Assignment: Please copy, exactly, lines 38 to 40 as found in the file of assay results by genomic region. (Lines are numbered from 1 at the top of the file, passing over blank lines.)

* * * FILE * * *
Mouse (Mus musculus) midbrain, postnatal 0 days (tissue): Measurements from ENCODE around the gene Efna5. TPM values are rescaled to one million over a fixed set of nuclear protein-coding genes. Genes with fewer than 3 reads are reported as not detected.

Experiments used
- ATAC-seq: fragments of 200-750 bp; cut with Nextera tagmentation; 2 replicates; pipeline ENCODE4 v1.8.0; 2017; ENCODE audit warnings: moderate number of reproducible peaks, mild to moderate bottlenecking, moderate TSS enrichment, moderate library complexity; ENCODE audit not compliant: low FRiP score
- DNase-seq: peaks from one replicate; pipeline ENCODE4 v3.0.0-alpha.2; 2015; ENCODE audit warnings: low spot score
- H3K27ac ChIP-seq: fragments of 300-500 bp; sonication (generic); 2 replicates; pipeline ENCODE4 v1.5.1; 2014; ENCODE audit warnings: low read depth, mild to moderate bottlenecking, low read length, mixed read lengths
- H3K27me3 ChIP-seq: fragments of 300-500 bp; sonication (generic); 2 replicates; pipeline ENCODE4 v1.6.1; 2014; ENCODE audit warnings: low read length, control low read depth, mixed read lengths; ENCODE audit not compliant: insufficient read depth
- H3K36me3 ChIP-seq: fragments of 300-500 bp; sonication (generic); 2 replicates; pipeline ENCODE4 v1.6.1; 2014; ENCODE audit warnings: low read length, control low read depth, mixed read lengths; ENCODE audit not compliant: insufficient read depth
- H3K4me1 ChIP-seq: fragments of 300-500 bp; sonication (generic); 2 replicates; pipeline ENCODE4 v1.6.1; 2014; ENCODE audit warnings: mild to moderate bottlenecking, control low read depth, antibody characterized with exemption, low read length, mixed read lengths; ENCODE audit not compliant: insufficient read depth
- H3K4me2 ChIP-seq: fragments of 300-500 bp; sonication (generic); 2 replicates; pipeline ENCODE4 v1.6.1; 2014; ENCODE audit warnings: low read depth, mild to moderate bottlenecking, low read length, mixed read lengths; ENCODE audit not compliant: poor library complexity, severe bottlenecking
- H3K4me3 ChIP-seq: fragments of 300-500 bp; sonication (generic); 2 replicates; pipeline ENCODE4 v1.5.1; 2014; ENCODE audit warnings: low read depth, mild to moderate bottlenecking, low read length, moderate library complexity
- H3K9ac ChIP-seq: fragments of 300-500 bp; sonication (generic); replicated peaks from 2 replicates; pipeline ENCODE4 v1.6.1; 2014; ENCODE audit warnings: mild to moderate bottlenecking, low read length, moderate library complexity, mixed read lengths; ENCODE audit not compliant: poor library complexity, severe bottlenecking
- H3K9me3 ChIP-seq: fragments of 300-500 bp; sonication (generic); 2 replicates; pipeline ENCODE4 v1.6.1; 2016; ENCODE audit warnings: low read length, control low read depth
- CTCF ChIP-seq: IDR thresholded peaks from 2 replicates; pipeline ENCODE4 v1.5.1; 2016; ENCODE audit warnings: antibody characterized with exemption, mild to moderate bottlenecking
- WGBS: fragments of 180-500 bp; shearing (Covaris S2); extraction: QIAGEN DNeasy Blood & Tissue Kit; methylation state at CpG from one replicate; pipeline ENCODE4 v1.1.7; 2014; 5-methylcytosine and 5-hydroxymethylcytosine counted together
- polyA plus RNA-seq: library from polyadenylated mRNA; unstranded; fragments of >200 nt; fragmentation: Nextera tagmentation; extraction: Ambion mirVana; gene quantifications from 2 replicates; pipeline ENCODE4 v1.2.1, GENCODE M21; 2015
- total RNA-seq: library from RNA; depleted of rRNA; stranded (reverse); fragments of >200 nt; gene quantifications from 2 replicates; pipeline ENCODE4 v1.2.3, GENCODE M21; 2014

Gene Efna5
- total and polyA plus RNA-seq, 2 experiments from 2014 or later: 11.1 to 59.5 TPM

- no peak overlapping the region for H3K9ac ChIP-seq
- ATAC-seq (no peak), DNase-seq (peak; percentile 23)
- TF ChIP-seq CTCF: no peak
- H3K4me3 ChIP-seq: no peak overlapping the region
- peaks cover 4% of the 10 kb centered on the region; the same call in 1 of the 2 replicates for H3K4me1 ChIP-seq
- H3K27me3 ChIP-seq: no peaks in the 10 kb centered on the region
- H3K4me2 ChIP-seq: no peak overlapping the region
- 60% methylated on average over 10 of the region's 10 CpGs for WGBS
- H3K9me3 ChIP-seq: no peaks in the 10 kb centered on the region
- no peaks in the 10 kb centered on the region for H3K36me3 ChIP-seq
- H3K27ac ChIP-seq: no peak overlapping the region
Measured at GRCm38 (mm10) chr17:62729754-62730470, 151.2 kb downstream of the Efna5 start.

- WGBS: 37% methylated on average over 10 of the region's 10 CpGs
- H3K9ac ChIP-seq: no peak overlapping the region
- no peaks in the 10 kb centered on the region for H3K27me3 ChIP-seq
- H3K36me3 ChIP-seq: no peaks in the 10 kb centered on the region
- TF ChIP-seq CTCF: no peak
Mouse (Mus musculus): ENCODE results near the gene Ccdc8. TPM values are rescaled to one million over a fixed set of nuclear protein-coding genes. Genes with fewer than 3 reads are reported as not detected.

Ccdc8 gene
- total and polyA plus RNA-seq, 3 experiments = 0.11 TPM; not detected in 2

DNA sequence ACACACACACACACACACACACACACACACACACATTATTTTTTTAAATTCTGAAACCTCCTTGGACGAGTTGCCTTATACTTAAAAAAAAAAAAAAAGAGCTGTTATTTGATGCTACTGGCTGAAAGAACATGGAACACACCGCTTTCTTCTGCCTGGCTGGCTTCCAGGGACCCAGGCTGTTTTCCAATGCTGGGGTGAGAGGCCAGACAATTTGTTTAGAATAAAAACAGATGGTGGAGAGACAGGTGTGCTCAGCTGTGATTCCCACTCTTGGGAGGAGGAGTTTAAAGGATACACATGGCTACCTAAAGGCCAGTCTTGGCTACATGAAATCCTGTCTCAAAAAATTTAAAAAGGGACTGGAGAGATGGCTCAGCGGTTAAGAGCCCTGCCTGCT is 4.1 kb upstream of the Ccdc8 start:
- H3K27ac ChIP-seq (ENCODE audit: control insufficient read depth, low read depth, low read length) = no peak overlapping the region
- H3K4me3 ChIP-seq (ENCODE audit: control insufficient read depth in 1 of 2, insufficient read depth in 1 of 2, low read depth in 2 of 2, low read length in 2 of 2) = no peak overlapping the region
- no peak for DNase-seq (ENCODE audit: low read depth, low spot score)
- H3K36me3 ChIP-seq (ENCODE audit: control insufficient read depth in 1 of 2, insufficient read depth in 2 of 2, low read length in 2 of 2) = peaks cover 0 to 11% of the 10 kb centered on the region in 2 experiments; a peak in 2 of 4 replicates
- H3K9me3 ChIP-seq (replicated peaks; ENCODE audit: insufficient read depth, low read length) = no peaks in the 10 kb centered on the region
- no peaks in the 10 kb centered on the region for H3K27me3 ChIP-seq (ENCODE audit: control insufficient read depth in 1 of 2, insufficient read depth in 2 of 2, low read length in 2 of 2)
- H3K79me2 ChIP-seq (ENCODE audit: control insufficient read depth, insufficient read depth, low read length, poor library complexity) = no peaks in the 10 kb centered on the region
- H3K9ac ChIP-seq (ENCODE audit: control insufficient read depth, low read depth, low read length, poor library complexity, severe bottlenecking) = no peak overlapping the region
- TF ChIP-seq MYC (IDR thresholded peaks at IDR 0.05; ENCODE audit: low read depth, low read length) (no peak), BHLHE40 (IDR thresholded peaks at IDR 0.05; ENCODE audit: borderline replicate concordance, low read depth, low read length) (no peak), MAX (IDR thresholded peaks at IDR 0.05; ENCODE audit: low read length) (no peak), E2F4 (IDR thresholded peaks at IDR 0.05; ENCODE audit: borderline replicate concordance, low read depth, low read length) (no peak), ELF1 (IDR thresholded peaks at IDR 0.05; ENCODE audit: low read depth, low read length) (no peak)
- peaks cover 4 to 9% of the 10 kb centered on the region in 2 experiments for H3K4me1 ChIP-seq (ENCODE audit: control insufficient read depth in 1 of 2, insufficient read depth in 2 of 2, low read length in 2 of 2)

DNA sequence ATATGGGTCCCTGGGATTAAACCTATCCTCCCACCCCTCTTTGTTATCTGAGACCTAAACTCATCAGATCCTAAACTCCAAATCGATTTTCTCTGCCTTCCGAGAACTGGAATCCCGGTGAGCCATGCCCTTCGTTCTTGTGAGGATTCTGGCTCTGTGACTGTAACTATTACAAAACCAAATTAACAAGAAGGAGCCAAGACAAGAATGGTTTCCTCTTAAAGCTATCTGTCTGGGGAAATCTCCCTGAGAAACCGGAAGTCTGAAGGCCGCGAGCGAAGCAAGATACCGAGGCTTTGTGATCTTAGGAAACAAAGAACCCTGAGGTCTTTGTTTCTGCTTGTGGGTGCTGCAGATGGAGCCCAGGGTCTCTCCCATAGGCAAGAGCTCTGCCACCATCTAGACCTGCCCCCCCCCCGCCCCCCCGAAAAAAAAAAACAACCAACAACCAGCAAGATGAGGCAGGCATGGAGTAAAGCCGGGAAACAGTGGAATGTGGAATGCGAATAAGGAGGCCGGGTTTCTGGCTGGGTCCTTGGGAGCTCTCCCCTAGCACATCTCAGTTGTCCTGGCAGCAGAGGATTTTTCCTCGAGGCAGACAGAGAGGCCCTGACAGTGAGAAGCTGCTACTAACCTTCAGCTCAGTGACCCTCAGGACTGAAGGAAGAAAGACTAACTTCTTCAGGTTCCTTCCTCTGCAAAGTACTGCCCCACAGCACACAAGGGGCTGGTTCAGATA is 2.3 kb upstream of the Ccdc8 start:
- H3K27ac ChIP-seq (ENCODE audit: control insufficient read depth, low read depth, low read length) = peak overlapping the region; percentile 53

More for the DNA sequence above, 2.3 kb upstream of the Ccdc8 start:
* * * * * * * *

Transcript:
- total and polyA plus RNA-seq, 3 experiments = 0.11 TPM; not detected in 2

DNA sequence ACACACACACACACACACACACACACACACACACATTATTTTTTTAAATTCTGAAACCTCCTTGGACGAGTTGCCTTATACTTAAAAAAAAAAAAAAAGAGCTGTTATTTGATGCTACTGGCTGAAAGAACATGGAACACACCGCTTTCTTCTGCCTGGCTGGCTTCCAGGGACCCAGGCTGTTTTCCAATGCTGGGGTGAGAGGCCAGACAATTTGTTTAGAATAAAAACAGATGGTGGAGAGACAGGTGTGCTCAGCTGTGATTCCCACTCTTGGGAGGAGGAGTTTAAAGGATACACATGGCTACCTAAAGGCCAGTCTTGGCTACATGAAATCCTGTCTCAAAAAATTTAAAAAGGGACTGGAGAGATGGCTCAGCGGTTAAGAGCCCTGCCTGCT is 4.1 kb upstream of the Ccdc8 start:
- H3K27ac ChIP-seq (ENCODE audit: control insufficient read depth, low read depth, low read length) = no peak overlapping the region